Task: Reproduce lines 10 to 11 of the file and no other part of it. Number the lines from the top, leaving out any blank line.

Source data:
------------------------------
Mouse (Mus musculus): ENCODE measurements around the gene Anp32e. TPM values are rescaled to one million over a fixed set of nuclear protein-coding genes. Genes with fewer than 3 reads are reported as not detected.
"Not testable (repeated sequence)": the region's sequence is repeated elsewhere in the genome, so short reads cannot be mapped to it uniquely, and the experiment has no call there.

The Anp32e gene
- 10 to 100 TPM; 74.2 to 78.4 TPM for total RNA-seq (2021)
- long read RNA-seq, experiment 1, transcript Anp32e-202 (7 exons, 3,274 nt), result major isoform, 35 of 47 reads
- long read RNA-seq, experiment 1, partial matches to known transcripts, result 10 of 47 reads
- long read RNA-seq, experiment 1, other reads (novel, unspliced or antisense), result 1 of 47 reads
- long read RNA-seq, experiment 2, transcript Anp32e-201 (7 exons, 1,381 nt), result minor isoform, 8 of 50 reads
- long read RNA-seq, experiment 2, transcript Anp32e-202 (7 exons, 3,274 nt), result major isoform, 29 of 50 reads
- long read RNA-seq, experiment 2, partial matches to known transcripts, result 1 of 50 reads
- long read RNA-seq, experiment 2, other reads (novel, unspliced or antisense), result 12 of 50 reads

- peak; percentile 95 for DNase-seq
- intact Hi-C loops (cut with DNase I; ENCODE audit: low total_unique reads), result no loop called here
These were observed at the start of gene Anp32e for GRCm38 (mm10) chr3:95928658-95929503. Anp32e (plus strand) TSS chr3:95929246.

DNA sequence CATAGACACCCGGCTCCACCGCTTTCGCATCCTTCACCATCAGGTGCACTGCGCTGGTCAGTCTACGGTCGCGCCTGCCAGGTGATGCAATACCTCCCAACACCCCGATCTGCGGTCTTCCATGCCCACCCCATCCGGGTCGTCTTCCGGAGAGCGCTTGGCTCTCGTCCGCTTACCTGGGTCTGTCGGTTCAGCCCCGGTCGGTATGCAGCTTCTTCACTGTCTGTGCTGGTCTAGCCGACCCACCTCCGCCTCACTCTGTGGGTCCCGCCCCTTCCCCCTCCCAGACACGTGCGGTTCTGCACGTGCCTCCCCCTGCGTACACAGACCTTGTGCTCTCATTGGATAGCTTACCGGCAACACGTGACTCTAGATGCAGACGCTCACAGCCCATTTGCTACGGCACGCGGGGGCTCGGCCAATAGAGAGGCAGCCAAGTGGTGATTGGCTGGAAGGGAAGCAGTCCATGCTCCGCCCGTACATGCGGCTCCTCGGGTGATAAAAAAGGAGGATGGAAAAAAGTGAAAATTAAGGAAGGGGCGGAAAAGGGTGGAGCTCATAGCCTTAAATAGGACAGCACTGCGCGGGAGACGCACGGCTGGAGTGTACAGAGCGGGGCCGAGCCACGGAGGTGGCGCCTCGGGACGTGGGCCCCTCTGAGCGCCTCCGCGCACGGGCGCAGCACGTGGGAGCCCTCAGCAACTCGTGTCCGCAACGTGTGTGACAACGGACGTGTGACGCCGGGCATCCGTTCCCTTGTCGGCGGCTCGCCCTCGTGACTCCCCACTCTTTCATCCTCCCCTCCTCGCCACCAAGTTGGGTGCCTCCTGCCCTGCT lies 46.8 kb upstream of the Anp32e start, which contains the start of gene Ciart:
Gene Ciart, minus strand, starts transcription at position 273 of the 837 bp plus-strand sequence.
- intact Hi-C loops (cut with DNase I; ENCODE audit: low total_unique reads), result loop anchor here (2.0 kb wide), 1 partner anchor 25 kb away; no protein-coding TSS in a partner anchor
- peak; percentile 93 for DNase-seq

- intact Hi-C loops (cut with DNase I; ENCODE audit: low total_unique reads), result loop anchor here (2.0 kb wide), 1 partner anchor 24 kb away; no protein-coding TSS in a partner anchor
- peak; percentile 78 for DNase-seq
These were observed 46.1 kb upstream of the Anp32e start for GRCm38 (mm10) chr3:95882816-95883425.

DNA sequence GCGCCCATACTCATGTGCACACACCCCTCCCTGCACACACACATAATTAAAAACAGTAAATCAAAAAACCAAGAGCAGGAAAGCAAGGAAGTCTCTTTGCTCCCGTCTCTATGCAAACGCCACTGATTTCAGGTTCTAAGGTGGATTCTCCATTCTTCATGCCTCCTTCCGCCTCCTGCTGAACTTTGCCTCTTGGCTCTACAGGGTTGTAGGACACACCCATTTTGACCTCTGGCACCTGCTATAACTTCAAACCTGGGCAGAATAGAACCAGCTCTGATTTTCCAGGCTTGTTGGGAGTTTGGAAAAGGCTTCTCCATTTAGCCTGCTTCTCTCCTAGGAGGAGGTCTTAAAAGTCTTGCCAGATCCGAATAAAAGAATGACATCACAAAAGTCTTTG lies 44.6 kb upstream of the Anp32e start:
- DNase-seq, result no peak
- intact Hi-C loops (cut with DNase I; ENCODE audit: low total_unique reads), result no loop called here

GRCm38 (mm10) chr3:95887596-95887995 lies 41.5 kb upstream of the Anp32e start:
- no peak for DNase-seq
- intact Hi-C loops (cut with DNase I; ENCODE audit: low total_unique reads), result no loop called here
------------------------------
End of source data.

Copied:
- long read RNA-seq, experiment 2, partial matches to known transcripts, result 1 of 50 reads
- long read RNA-seq, experiment 2, other reads (novel, unspliced or antisense), result 12 of 50 reads